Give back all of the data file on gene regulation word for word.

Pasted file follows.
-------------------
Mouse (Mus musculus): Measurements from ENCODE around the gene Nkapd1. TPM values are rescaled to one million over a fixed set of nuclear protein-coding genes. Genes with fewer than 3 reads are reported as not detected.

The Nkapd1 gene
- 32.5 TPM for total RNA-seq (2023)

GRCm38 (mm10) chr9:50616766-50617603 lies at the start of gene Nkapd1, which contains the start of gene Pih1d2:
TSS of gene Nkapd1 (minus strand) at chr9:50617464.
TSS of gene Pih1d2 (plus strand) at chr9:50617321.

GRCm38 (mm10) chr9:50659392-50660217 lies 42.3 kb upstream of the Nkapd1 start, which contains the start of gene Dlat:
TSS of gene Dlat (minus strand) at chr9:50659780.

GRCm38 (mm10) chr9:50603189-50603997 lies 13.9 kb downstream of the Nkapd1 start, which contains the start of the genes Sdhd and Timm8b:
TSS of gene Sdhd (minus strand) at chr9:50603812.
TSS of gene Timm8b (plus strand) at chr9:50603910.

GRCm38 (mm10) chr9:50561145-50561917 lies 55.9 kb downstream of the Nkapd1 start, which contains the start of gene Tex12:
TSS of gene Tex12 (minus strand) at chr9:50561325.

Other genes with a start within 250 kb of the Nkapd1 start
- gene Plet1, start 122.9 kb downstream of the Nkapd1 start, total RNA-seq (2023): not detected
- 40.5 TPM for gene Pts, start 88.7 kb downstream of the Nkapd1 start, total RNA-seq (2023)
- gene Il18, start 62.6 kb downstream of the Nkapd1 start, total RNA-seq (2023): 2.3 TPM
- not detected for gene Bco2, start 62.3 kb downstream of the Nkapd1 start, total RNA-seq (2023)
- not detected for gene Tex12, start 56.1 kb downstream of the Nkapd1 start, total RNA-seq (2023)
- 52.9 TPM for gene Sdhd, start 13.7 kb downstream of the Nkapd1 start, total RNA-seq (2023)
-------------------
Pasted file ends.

Mouse (Mus musculus): Measurements from ENCODE around the gene Nkapd1. TPM values are rescaled to one million over a fixed set of nuclear protein-coding genes. Genes with fewer than 3 reads are reported as not detected.

The Nkapd1 gene
- 32.5 TPM for total RNA-seq (2023)

GRCm38 (mm10) chr9:50616766-50617603 lies at the start of gene Nkapd1, which contains the start of gene Pih1d2:
TSS of gene Nkapd1 (minus strand) at chr9:50617464.
TSS of gene Pih1d2 (plus strand) at chr9:50617321.

GRCm38 (mm10) chr9:50659392-50660217 lies 42.3 kb upstream of the Nkapd1 start, which contains the start of gene Dlat:
TSS of gene Dlat (minus strand) at chr9:50659780.

GRCm38 (mm10) chr9:50603189-50603997 lies 13.9 kb downstream of the Nkapd1 start, which contains the start of the genes Sdhd and Timm8b:
TSS of gene Sdhd (minus strand) at chr9:50603812.
TSS of gene Timm8b (plus strand) at chr9:50603910.

GRCm38 (mm10) chr9:50561145-50561917 lies 55.9 kb downstream of the Nkapd1 start, which contains the start of gene Tex12:
TSS of gene Tex12 (minus strand) at chr9:50561325.

Other genes with a start within 250 kb of the Nkapd1 start
- gene Plet1, start 122.9 kb downstream of the Nkapd1 start, total RNA-seq (2023): not detected
- 40.5 TPM for gene Pts, start 88.7 kb downstream of the Nkapd1 start, total RNA-seq (2023)
- gene Il18, start 62.6 kb downstream of the Nkapd1 start, total RNA-seq (2023): 2.3 TPM
- not detected for gene Bco2, start 62.3 kb downstream of the Nkapd1 start, total RNA-seq (2023)
- not detected for gene Tex12, start 56.1 kb downstream of the Nkapd1 start, total RNA-seq (2023)
- 52.9 TPM for gene Sdhd, start 13.7 kb downstream of the Nkapd1 start, total RNA-seq (2023)